This building was expected to meet the need for housing the permanently valuable records of Maryland through the year 2000. The tremendous growth of government during the succeeding three decades and the attendant accrual of record materials, however, far exceeded the storage space available. In 1969, the State Archivist realized additional storage space would be needed and initiated efforts to secure adequate facilities for the archival collections. By 1980, the Archives had become responsible for about 65,000 cubic feet of records which were stored in two warehouses as well as the Hall of Records.
In 1981, Dr. Edward C. Papenfuse, the State Archivist, and Assistance in Developing Educational Systems of Alexandria, Virginia, developed a program for a new building. In preparation for the task of constructing a new facility, Dr. Papenfuse spent many years evaluating comparable archival programs and facilities, both in the United States and Europe. Work on the program was completed in April, 1981 and the Department of General Services awarded a contract for architectural work to VVKR of Baltimore in July 1981.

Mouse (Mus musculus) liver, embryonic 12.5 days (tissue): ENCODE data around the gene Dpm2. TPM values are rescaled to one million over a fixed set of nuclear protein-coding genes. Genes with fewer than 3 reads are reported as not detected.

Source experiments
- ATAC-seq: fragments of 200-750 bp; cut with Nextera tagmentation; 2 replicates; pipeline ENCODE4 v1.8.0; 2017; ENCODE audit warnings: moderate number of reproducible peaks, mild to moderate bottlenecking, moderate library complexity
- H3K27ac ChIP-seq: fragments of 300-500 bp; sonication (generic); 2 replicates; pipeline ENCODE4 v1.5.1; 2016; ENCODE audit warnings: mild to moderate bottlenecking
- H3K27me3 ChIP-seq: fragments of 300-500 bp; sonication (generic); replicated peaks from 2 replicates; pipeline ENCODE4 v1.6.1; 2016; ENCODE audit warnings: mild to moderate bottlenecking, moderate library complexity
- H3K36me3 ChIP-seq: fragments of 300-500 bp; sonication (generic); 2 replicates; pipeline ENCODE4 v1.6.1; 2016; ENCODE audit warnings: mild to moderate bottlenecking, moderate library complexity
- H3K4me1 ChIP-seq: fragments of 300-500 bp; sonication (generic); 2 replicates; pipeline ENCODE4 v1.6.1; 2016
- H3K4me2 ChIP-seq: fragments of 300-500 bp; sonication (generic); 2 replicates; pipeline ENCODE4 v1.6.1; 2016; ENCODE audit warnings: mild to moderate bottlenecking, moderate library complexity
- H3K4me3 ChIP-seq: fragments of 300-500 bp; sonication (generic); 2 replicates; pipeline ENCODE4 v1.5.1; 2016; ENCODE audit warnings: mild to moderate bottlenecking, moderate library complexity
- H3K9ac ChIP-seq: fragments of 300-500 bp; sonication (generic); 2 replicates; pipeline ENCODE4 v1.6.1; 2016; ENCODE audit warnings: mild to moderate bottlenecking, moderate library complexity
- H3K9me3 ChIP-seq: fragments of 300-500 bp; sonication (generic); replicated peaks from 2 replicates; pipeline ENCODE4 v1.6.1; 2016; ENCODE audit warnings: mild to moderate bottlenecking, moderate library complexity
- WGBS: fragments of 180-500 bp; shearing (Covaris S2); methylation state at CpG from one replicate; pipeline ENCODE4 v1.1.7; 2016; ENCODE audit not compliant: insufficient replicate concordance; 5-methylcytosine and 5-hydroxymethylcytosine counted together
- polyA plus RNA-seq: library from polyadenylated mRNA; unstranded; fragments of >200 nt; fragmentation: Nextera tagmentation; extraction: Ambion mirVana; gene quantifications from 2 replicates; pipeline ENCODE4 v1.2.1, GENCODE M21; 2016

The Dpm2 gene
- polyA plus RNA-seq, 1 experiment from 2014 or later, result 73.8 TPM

Bruce A. Rich, AIA, was responsible for the architectural design of the building. Working with Dr. Papenfuse, program needs and relations of archival functions to space were incorporated in the design. Invaluable assistance in planning work areas was provided by Frank R. Torrey, a space planner with Flowers School Supply. Design work was completed in the fall of 1982.
Bids for construction were solicited in August of 1983 and a contract was awarded in November to CAM Construction of Hunt Valley, Maryland. Ground-breaking ceremonies were held in December and site work by the contractor began February 1984.